To wrap up their weekly series on Emotive Language in Argumentation, authors Douglas Walton and Fabrizio Macagno address the way carefully constructed argumentative language influences the debate over abortion.
It was cases such as Yates, and many other comparable ones, that convinced us that definitions are far from trivial in argumentation. The courts impose limits on how far persuasive language can be stretched in framing a dispute and defining terms used in arguments, but the situation is wilder in natural language conversational arguments outside such constraints. Consider the abortion dispute, once it has been reframed as a debate between a ‘pro-life’ side and a ‘pro-choice’ side. The pro-life side defines ‘abortion’ as the deliberate killing of a human being, equivalent to the crime of murder. How can anybody be against life in a humane society? The pro-choice definition of an abortion describes the embryo or fetus as a clump of tissues that is a product of conception but is not a human being. It should be the woman’s choice whether to remove it or not from her body. How can anybody be against choice in a free democratic country? The terms used to define each side’s central claim stack the deck. Once the issue of the debate has been reframed in this manner it has become polarized. Any attempt to resolve or even deal with the issue in an intelligent, rational manner by taking both facts and values into account, weighing the pro and con arguments fairly in an unbiased manner, has been blocked. Extrapolating beyond this single example, we can get some idea of why polarization by definition reframing is such a dominant feature of current American politics.
Word magic is rife in American politics as redefinition has become such an often used device for manipulating public opinion, seriously affecting basic freedoms. How can we freely and knowingly judge a state of affairs and decide upon it, when we cannot understand it? When machine gunners are called peacemakers, or bombings (such as the ones in Libya) are no longer considered as acts of war, when war magically becomes a state of “ground troop intervention, sustained fighting and exchanges of fire,” we are left without other words to describe Emergency activists or airstrikes (of any kind) (Macagno & Walton 2014). We are left confused about what war and peace are, and baffled about the way to judge them. In such cases, “the question of who should have the authority to make definitional decisions amounts literally to who has the power to delineate what counts as Real” (Schiappa 2003: 178). Being aware of what a definition is, what its uses are, and of how it can be modified and implicitly changed to alter our perception of the “Real” becomes a fundamental step for protecting our freedom of thinking.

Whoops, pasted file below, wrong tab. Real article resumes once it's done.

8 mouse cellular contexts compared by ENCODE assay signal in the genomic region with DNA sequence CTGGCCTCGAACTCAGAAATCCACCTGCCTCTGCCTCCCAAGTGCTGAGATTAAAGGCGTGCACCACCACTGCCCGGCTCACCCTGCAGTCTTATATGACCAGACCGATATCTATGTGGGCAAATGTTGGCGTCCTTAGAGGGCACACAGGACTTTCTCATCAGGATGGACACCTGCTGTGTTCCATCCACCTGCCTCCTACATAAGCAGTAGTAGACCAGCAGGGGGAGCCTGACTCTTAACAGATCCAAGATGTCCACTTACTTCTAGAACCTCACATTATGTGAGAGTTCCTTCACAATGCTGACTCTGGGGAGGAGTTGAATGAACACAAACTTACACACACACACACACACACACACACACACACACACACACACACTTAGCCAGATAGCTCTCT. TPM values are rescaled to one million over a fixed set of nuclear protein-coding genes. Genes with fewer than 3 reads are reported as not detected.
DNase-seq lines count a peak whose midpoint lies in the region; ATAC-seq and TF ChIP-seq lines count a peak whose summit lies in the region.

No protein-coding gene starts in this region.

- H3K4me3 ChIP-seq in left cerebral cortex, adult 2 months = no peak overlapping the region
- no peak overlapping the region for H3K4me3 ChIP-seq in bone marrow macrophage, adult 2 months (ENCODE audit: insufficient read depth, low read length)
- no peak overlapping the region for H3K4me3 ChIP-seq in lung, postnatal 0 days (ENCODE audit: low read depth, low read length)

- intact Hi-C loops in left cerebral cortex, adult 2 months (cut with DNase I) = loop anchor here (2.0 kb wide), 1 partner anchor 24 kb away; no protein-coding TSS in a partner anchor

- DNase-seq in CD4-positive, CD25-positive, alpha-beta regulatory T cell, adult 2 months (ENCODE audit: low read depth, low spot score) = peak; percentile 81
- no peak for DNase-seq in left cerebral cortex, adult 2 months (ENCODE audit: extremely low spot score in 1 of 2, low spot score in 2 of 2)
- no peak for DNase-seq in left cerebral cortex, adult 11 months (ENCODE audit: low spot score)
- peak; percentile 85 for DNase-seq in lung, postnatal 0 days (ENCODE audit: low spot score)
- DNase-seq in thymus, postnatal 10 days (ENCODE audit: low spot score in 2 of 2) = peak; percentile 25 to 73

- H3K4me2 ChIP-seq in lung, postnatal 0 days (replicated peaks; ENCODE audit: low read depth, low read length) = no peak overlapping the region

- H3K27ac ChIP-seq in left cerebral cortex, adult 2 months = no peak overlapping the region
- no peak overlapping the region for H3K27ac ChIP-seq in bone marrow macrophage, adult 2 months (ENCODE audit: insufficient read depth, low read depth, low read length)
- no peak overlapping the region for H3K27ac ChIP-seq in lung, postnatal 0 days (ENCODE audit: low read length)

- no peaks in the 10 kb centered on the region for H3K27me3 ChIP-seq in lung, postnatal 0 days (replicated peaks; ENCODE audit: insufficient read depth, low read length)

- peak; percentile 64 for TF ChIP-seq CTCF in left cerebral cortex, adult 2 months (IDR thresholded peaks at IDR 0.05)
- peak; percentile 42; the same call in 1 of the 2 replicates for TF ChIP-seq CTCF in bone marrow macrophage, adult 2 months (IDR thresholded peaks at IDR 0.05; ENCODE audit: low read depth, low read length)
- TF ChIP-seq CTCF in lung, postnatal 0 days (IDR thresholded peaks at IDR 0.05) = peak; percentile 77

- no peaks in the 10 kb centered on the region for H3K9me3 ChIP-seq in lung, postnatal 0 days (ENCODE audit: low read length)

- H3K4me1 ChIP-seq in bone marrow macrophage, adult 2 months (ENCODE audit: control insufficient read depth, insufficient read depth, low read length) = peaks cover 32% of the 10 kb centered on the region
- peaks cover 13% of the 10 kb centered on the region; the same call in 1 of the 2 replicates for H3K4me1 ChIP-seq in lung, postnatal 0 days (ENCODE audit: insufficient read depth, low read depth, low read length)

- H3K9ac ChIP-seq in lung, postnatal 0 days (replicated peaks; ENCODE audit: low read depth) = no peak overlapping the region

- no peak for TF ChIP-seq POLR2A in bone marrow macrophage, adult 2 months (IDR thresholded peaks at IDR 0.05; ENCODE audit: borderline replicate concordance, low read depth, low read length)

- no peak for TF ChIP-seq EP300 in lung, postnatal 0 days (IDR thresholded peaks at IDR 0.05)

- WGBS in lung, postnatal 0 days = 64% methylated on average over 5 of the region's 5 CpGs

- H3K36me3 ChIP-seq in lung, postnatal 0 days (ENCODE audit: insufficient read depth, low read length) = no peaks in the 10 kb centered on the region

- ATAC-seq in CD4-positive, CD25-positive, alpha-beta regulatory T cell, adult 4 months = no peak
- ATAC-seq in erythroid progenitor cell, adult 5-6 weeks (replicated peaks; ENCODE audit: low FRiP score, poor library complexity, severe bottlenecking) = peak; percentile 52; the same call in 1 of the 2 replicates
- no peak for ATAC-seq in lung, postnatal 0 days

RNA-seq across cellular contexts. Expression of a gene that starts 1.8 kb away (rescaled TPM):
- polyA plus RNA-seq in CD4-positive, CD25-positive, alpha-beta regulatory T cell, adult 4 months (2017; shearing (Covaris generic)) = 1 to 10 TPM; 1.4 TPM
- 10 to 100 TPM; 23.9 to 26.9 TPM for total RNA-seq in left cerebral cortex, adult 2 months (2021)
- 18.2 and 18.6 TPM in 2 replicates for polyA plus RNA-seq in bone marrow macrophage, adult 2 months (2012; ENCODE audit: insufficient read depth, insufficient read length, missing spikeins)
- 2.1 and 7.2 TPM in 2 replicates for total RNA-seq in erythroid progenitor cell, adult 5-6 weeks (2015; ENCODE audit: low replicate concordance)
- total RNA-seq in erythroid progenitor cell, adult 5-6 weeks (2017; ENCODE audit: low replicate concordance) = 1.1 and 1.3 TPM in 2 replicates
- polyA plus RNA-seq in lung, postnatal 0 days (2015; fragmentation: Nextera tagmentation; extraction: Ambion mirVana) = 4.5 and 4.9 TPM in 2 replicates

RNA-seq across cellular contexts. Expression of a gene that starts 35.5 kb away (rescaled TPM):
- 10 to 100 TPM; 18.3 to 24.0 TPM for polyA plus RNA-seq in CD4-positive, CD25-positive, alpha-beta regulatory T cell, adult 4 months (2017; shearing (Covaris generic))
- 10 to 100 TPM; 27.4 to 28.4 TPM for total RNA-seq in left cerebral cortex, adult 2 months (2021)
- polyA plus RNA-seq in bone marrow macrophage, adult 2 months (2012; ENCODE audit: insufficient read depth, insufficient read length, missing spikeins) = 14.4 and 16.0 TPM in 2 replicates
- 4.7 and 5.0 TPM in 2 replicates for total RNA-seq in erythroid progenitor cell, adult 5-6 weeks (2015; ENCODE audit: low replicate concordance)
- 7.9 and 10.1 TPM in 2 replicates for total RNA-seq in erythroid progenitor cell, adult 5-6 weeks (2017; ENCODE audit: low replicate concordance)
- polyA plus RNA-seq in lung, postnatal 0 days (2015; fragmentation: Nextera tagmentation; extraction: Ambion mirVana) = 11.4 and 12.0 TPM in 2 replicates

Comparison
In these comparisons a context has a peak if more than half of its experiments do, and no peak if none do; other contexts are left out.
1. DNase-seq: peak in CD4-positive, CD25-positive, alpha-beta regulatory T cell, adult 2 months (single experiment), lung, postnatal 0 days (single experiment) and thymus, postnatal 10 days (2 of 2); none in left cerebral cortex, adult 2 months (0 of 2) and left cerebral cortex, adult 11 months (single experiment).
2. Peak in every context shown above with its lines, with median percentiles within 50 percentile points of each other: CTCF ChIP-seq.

Our reasons for writing this book together were that (1) we strongly felt that the problem posed is widely important, (2) we believe the subject is central to argumentation as a field of study, and (3) despite the difficulty of breaking through the barrier of convincing a broad audience we disagree that the study of such matters is somehow trivial or pointless, (4) as shown by the book, we thought we could bring current argumentation resources to bear on the problem and move forward, and (5) felt that the job needed to be done and was worth doing. .
The book offers a solution to this pervasive problem by studying around one hundred examples of this kind using a normative model of argumentation as a verbal exchange of speech acts between two or more agents in a structure called a dialogue. In the dialogue model, the agents take turns putting forward speech acts, such as the action of asking a question or making an assertion. Such a dialogue has three stages, an opening stage, an argumentation stage and a closing stage. Rules governing the preconditions and post-conditions for each speech act are set at the opening stage. It is these communicative rules that enable an analyst to marshal evidence to explain how definitions have been persuasively reframed. This model views an argument as a verbal exchange in which two parties, the pro and con sides, as they attempt to reason together for some common purpose. The model allows for rhetorical use of persuasive definitions, but has constraints on them as well that must be followed by both sides. It therefore provides a normative framework for diagnosing communicative faults, such as the reframing of a definition or the persuasive one-sided use of an emotive term that stacks the deck against the other side, but that goes unnoticed and prevents the dialogue from moving forward.